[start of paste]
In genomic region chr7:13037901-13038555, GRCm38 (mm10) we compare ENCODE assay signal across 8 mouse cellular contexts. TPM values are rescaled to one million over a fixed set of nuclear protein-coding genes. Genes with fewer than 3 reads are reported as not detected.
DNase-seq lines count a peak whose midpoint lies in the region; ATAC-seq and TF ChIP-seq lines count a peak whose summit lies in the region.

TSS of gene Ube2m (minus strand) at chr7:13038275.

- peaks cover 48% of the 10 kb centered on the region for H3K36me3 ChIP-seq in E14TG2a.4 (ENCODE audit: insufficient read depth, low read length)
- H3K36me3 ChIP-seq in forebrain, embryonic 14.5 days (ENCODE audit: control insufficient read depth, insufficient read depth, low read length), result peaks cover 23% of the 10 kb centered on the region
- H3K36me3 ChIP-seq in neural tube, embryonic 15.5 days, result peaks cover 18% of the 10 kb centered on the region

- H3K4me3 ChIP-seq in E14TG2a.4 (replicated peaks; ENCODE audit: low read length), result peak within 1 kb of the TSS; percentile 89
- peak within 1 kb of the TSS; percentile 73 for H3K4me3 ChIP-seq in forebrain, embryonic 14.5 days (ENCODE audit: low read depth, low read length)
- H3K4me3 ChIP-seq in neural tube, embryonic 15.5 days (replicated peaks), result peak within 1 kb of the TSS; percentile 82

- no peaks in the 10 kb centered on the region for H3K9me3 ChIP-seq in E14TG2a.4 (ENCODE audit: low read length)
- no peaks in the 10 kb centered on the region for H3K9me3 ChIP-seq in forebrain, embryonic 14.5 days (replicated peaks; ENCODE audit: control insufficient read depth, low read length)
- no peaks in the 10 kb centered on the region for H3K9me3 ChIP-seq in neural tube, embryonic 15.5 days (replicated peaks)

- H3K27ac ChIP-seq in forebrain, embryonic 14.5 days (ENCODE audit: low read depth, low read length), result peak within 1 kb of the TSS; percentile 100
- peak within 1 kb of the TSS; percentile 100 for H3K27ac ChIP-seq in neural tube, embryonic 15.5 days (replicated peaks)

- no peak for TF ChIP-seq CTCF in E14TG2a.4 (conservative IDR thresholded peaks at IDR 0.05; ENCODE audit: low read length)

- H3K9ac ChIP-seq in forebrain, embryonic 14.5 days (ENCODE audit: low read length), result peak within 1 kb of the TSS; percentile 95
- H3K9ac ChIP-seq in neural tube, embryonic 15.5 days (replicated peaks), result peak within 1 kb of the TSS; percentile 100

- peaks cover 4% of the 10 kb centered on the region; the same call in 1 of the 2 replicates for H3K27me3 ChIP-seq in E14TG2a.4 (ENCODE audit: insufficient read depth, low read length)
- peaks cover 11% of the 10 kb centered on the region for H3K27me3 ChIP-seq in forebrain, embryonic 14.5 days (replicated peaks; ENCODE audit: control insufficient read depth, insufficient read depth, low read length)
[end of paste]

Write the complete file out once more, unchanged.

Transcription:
In genomic region chr7:13037901-13038555, GRCm38 (mm10) we compare ENCODE assay signal across 8 mouse cellular contexts. TPM values are rescaled to one million over a fixed set of nuclear protein-coding genes. Genes with fewer than 3 reads are reported as not detected.
DNase-seq lines count a peak whose midpoint lies in the region; ATAC-seq and TF ChIP-seq lines count a peak whose summit lies in the region.

TSS of gene Ube2m (minus strand) at chr7:13038275.

- peaks cover 48% of the 10 kb centered on the region for H3K36me3 ChIP-seq in E14TG2a.4 (ENCODE audit: insufficient read depth, low read length)
- H3K36me3 ChIP-seq in forebrain, embryonic 14.5 days (ENCODE audit: control insufficient read depth, insufficient read depth, low read length), result peaks cover 23% of the 10 kb centered on the region
- H3K36me3 ChIP-seq in neural tube, embryonic 15.5 days, result peaks cover 18% of the 10 kb centered on the region

- H3K4me3 ChIP-seq in E14TG2a.4 (replicated peaks; ENCODE audit: low read length), result peak within 1 kb of the TSS; percentile 89
- peak within 1 kb of the TSS; percentile 73 for H3K4me3 ChIP-seq in forebrain, embryonic 14.5 days (ENCODE audit: low read depth, low read length)
- H3K4me3 ChIP-seq in neural tube, embryonic 15.5 days (replicated peaks), result peak within 1 kb of the TSS; percentile 82

- no peaks in the 10 kb centered on the region for H3K9me3 ChIP-seq in E14TG2a.4 (ENCODE audit: low read length)
- no peaks in the 10 kb centered on the region for H3K9me3 ChIP-seq in forebrain, embryonic 14.5 days (replicated peaks; ENCODE audit: control insufficient read depth, low read length)
- no peaks in the 10 kb centered on the region for H3K9me3 ChIP-seq in neural tube, embryonic 15.5 days (replicated peaks)

- H3K27ac ChIP-seq in forebrain, embryonic 14.5 days (ENCODE audit: low read depth, low read length), result peak within 1 kb of the TSS; percentile 100
- peak within 1 kb of the TSS; percentile 100 for H3K27ac ChIP-seq in neural tube, embryonic 15.5 days (replicated peaks)

- no peak for TF ChIP-seq CTCF in E14TG2a.4 (conservative IDR thresholded peaks at IDR 0.05; ENCODE audit: low read length)

- H3K9ac ChIP-seq in forebrain, embryonic 14.5 days (ENCODE audit: low read length), result peak within 1 kb of the TSS; percentile 95
- H3K9ac ChIP-seq in neural tube, embryonic 15.5 days (replicated peaks), result peak within 1 kb of the TSS; percentile 100

- peaks cover 4% of the 10 kb centered on the region; the same call in 1 of the 2 replicates for H3K27me3 ChIP-seq in E14TG2a.4 (ENCODE audit: insufficient read depth, low read length)
- peaks cover 11% of the 10 kb centered on the region for H3K27me3 ChIP-seq in forebrain, embryonic 14.5 days (replicated peaks; ENCODE audit: control insufficient read depth, insufficient read depth, low read length)